In the shadow of the cuts


  By Sandra Webster

In the last week, when most of the media were caught up in the froth of the latest chapter in the soap opera which is the royal family, news of the impact of benefit cuts managed to fight their way to prominence.

These are the stories that matter and which touch the lives of many.  The benefit cuts were the first of the Tories’ so-called reforms.  The aim was to introduce Universal Credit – indeed it was expected by now that the whole system would have been rolled out across the UK.

Instead it was announced that its flagship reform will only be introduced in London and some other pilot areas.  Although this offers some short term relief, especially to those with disabilities, many people have found that they are among the first affected.

Despite widespread condemnation of the Bedroom Tax, the Tories seem determined to carry on regardless.  The TUC recently published an impact report from councils all over the UK.  Scottish authorities were among the greatest affected with four in the “top ten”.

Clackmannanshire reported 67 per cent of their tenants had fallen into arrears while Dundee was close behind with 49 per cent.  Usual rent arrears are less than 10 per cent but now they estimate that 31 per cent of social tenants are now in rent arrears.

This is having a huge impact on revenue and budgets for services are being severely restricted.  Although some shortfalls are being met by Discretionary Housing Payments, what happens when they are no longer available?

Many people with disabilities and the organisations that represent them are relieved that the controversial new Personal Independence Payment or PIPs introduction has been held back.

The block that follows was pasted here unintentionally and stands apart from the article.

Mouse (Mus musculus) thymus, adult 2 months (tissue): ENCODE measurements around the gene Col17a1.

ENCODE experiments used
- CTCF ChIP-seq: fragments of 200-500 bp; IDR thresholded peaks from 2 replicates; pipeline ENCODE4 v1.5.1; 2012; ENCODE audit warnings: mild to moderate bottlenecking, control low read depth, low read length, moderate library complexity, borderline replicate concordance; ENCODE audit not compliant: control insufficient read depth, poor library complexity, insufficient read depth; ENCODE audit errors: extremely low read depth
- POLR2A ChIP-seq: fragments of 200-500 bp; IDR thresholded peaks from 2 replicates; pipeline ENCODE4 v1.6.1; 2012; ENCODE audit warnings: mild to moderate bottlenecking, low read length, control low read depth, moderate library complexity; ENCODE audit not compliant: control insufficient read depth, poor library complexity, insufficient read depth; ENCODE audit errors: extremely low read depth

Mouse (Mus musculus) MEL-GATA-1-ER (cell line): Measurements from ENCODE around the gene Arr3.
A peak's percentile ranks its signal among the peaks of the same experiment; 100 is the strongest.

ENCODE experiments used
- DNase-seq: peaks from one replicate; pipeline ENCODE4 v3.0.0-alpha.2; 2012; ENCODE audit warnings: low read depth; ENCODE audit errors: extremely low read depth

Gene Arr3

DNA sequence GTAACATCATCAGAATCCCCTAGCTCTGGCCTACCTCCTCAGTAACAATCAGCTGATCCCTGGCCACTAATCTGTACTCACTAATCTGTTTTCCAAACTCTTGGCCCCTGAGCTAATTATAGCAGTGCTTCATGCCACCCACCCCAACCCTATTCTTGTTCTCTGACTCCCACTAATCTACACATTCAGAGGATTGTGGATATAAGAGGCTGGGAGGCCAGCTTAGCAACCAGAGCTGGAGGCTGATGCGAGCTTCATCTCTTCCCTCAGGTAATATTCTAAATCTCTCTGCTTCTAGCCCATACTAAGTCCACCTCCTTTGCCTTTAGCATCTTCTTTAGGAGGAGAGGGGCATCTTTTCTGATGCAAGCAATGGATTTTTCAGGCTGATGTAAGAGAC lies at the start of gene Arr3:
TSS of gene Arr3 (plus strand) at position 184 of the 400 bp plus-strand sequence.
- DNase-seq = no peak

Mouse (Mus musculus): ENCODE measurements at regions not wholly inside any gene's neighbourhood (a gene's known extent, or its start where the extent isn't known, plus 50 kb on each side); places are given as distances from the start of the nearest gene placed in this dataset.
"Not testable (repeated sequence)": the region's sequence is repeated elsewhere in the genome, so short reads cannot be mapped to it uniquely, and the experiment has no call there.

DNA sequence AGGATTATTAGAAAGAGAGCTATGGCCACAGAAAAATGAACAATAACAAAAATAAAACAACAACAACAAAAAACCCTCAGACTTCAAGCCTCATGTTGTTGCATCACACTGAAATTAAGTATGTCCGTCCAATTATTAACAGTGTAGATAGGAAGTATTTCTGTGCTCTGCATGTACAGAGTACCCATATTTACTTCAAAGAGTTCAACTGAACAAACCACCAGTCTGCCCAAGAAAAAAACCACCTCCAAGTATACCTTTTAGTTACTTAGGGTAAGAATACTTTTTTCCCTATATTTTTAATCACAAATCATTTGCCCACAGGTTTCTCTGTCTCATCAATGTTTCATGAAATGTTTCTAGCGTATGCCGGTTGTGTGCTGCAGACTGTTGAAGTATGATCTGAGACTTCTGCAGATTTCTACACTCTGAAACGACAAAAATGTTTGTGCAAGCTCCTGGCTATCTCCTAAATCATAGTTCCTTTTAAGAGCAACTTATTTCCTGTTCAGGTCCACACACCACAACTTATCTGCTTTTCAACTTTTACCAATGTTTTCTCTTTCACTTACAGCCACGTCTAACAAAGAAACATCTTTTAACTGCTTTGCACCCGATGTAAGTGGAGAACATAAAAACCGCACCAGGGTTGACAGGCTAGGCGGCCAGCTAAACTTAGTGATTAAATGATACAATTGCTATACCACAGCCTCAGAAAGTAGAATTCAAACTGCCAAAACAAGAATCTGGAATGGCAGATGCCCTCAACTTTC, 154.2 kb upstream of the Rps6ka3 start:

This new payment will replace Disability Living Allowance (DLA).  Disabled people have been united in criticising the new assessments and criteria people have to meet in order to receive PIP.  Despite the ConDems stating it is not a cut, the fact that it is estimated 20 per cent of people who receive DLA will not be eligible for PIP claims says otherwise.

Motability, a charity which helps disabled people to hire cars to help with mobility, expects thousands of their customers to be affected by the new mobility rule.  The distance which one can walk unaided has been changed from 50 metres to 20.  So many families and individuals rely on their Motability car for transport and many again will lose out.

More and more people are being forced into the appeal system to claim benefits.  One especially nasty piece of legislation that was passed through recently deals with what happens when someone who is currently claiming DLA is reviewed as the result of someone claiming they are not entitled.  Even if it was found to be a mistake or sheer vindictiveness, they will automatically have to apply for PIP.

The mind boggles at the thought of ATOS phoning the benefit fraud helpline.  This is just the beginning and portents of what is to come.

Universal Credit, when it is eventually rolled out to all, will affect all of working age in receipt of benefits.  We will have to watch the testing grounds of London and the other pilot areas.

We must keep an eye closer to home in West Dumbartonshire and North Lanarkshire which are included in the pilot.  North Lanarkshire have recently stated that tenants owe them £2.5million in arrears due to the Bedroom Tax.  They also called for tenants to apply for Discretionary Housing Payments.

This backs up SSP activists’ stories of many people not being aware of how to apply for one in many different area of Scotland.

It is already affecting vulnerable tenants who yet again will have to face the impact and challenges Universal Credit will have on them.  Councils claim there will be no compulsory evictions if tenants “work with them” but give no definition of what that means.

Meanwhile, more and more tenants find themselves worrying about owing money and all because of this ConDem policy which claims to be fairer – but fairer to who?

Some think that the changes in dates for bringing in Universal Credit and other changes to existing benefits are signs that the machinery of cuts is failing but these cuts are at the heart of ConDem policy and will be pushed through at any cost. Indeed, the human cost will be high, causing misery and further despair to many.

Independence offers an opportunity to be free of the inhumane diktats that Westminster continues to spout.  We need to grasp the opportunity for change.

Courtesy of The Scottish Socialist Voice